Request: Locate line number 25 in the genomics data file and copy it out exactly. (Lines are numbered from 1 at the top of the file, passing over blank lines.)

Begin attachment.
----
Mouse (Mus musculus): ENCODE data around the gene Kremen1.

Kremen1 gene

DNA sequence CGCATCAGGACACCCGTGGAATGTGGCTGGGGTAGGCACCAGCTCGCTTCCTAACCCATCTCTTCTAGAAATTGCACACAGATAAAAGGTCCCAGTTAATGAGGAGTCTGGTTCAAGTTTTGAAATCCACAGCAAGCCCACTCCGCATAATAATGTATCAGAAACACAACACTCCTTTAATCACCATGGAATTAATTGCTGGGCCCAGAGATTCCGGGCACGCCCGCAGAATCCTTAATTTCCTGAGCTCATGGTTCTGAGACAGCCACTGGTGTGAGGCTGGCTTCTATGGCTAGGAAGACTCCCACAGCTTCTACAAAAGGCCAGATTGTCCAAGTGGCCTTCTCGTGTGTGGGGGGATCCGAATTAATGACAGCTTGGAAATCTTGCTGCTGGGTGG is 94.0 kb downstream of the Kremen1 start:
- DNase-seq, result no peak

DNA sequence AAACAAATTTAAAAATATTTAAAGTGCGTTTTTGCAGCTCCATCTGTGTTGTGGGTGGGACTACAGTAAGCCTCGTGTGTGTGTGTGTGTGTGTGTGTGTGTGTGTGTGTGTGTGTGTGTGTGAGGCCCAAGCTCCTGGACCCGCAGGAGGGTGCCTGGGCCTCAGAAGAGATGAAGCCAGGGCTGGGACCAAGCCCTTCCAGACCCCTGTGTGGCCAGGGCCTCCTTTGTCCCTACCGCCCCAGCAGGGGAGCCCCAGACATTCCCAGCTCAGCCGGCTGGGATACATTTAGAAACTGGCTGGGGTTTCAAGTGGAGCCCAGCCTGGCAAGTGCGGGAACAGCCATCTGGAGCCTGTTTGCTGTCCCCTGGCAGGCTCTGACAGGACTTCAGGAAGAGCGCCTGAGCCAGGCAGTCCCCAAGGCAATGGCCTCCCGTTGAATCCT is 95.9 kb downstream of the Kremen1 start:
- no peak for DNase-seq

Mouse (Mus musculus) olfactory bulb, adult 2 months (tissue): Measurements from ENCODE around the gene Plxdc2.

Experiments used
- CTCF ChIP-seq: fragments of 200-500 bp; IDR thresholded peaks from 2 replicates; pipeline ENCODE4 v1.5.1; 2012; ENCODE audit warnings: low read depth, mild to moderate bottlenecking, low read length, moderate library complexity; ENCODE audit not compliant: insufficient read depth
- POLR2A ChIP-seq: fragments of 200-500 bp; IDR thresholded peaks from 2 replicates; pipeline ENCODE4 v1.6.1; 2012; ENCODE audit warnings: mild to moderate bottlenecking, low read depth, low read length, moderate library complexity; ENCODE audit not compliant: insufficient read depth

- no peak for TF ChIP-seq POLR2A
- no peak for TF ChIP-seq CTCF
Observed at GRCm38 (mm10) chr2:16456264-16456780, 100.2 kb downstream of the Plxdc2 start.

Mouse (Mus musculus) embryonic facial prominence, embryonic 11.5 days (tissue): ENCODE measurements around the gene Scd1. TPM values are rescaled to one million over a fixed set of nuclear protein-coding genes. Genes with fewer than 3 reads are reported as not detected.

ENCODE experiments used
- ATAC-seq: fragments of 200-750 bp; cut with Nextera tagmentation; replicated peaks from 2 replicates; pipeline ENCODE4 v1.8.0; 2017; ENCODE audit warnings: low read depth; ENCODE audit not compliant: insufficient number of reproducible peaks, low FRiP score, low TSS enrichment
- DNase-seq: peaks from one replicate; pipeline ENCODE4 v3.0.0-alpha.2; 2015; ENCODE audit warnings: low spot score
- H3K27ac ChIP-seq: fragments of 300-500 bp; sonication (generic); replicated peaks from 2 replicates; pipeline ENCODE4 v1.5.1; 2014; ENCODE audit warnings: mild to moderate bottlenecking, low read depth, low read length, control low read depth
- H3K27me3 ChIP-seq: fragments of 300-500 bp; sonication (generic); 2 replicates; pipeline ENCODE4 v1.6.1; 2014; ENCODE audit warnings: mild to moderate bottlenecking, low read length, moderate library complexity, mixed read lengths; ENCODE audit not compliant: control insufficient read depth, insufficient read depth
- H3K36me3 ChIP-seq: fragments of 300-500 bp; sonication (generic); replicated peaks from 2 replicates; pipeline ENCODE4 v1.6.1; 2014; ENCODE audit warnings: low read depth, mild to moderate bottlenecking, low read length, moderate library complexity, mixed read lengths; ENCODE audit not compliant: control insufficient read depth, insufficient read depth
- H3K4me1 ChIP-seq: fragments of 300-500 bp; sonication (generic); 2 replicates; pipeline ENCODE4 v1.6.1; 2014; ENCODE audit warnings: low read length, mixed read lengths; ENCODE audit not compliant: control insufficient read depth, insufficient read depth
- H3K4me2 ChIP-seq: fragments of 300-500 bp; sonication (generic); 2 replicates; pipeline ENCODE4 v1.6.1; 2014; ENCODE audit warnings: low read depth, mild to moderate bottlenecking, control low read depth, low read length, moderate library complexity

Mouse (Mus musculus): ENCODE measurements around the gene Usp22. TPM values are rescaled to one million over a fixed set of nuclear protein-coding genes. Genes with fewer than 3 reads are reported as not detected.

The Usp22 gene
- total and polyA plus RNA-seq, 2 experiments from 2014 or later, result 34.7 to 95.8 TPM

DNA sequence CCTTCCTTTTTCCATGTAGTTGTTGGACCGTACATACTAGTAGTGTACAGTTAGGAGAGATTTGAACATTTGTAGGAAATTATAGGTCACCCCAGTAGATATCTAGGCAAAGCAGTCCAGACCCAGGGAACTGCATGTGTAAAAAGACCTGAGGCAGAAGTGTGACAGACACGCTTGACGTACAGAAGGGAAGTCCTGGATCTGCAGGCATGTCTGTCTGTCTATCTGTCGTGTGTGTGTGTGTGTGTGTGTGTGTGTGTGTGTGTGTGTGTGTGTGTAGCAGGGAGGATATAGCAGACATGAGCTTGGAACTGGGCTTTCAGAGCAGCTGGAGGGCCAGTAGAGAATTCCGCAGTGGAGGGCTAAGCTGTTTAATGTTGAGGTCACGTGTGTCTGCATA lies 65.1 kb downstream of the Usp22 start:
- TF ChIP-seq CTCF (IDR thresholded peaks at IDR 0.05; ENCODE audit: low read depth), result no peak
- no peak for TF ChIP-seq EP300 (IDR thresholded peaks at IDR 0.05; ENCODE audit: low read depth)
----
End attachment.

- total and polyA plus RNA-seq, 2 experiments from 2014 or later, result 34.7 to 95.8 TPM